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12,000 - 14,000 Epic Carving On Fossil Bone Found In Vero Beach, Florida

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Author Topic: 12,000 - 14,000 Epic Carving On Fossil Bone Found In Vero Beach, Florida  (Read 534 times)
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« on: June 08, 2009, 06:33:39 pm »

Bone find suggests humans on Treasure Coast 13,000 years ago

By Elliot Jones
June 8, 2009

- Treasure Coast amateur fossil collector James Kennedy appears to have made an unprecedented archaeological discovery that might help confirm a human presence here up to 13,000 years ago.

A 15-inch-long prehistoric bone fragment found near Vero Beach contains a crude engraving of a mammoth or mastodon on it, said Dr. Barbara Purdy, emeritus professor of anthropology at the University of Florida.

"It is humbling to realize that we are seeing what the hunter saw more than 13,000 years ago," Purdy said.

Tests so far have shown it to be genuine.

If so, it appears to be "the oldest, most spectacular and rare work of art in the Americas," she wrote in a report to other scientists.

The only comparable images are found in European cave paintings, she said in an interview Friday. The bone contains "the unmistakable incising of an ancient proboscidean [elephant]," she said.

Kennedy found the brown and tan bone two years ago and put it under his sink. About two months ago, he took it out for cleaning and spotted unusual lines. He had been considering selling it at a flea market.

Instead, he showed it to a fellow collector, William Roddenberry of Vero Beach, who was amazed. They took it to the Florida Museum of Natural History in Gainesville for examination.

When Kennedy learned it was so historically valuable, he said, "It blew me away. I was absolutely baffled."

The etched bone is being kept in a vault. The site where it was found isn't being disclosed.

"There could be so much more out there" from early people in Florida, he said.

The incised bone was picked up near where other collectors in 1915 apparently found ancient human bones near the bones of extinct animals, a find that launched a national scientific debate that hasn't been settled. That site is near the Indian River County Administration Building.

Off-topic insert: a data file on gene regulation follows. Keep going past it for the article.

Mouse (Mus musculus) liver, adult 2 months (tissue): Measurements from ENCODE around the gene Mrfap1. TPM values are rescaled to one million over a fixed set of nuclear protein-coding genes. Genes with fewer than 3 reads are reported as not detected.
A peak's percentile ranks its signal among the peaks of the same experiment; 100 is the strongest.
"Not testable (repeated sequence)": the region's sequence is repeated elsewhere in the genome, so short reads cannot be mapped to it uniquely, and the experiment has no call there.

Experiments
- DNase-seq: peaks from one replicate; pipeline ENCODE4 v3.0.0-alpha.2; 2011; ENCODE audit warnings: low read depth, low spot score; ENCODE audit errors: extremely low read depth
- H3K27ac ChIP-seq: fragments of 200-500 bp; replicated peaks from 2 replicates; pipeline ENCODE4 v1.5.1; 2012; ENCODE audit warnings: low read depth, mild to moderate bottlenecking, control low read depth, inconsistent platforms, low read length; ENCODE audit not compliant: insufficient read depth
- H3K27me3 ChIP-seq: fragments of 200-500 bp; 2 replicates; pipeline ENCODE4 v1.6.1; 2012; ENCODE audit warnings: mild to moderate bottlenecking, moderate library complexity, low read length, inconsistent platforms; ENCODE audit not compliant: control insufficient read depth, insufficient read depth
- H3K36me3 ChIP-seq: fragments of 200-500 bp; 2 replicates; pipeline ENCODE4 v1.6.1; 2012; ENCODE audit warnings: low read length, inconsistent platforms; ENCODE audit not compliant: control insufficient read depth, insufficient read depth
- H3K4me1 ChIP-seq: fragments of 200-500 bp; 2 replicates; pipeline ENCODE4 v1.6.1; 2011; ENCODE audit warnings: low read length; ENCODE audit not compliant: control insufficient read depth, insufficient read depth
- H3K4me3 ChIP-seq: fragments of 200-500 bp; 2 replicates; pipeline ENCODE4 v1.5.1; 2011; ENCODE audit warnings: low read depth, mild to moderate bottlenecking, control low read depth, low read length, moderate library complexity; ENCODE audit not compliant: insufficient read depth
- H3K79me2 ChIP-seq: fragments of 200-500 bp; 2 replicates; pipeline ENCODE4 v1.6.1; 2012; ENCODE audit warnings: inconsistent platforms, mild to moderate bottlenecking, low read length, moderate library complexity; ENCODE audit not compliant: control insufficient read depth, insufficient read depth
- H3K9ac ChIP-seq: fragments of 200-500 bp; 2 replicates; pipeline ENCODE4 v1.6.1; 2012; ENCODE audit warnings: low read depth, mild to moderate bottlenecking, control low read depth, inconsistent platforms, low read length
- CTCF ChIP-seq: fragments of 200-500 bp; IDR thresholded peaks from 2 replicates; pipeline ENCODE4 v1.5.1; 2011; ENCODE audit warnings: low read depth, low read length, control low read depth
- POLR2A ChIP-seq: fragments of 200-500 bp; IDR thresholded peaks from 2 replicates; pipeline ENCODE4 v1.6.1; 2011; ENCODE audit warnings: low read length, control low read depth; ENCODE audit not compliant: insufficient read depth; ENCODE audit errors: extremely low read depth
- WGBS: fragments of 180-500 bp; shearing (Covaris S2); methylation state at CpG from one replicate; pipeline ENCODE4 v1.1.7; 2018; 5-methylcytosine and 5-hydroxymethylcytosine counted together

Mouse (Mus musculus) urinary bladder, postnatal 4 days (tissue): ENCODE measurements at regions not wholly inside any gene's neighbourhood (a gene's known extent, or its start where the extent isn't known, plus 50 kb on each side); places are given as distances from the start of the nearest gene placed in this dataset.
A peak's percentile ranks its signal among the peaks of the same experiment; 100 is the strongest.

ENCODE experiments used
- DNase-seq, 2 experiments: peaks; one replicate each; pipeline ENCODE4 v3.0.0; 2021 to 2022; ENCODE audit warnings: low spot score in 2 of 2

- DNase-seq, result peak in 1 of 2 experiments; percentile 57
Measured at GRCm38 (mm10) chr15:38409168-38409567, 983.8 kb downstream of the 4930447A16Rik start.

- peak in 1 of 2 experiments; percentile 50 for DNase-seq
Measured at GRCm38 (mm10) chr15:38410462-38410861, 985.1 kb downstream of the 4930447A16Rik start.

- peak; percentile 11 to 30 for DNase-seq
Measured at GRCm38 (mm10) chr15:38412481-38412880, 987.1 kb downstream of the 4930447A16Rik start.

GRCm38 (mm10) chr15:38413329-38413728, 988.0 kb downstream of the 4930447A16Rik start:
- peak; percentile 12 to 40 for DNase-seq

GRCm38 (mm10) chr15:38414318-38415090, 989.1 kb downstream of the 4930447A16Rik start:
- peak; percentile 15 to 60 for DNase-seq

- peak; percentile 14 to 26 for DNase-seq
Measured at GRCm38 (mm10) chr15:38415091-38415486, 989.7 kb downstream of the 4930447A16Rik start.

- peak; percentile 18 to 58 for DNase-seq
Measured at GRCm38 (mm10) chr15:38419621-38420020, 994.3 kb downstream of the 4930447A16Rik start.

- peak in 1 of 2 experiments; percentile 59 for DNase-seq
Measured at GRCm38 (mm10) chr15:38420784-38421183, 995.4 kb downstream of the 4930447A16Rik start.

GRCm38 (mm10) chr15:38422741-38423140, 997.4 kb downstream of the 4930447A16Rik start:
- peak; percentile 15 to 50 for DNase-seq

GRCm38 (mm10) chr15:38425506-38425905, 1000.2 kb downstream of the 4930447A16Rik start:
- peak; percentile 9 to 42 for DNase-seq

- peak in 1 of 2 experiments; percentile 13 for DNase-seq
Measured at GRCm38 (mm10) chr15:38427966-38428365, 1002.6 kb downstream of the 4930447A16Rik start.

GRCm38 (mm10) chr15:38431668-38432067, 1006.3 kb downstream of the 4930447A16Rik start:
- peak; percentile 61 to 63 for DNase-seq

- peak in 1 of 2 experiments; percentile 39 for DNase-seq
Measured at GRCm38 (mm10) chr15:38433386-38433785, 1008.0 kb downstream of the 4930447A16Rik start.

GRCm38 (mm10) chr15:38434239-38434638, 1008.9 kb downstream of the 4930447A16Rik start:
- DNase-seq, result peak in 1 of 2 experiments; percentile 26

This month, a Florida State University archaeologist is leading a team that is taking soil samples from the site at the administration building. That is in preparation for a scientific excavation there next year to help try to settle whether or not humans co-existed here with mammoths and other extinct species.

The bones are from a drainage canal dug early last century through an ancient stream bed that once drained into the Indian River Lagoon. Through the decades, dozens of bones of long-extinct animals have been found there.

"The incising would have to be at least 13,000 years old because that is when the animals became extinct and more recent people would not have seen an elephant to etch," Purdy wrote in her report about the find. The etching is on bone from either a mammoth, mastodon or giant sloth.

Scientific experts she sent the report to all "expressed great excitement about the discovery of the unique specimen, but all of them, naturally, cautioned that its authenticity should be documented.''

So she had University of Florida scientists run tests that showed that the three-inch-long image wasn't recently made.

Those tests and some subjective factors "cause me to conclude that this object is not a fake," Purdy said.

"The incising is real," she said.

Next week, university researchers are expected to finish a test that will show whether the artifact is from Indian River County. They're comparing soils from the bone and the discovery site.

Archaeologists across the nation are excited by the discovery.

"There is nothing else like it," a piece of art dating to around the end of the last Ice Age in the New World, said Steven Holen, curator of paleontology at the Denver Museum of Nature and Science. "It is one of the most spectacular finds in American archaeology in recent history."
« Last Edit: June 08, 2009, 07:03:56 pm by Bianca » Report Spam   Logged

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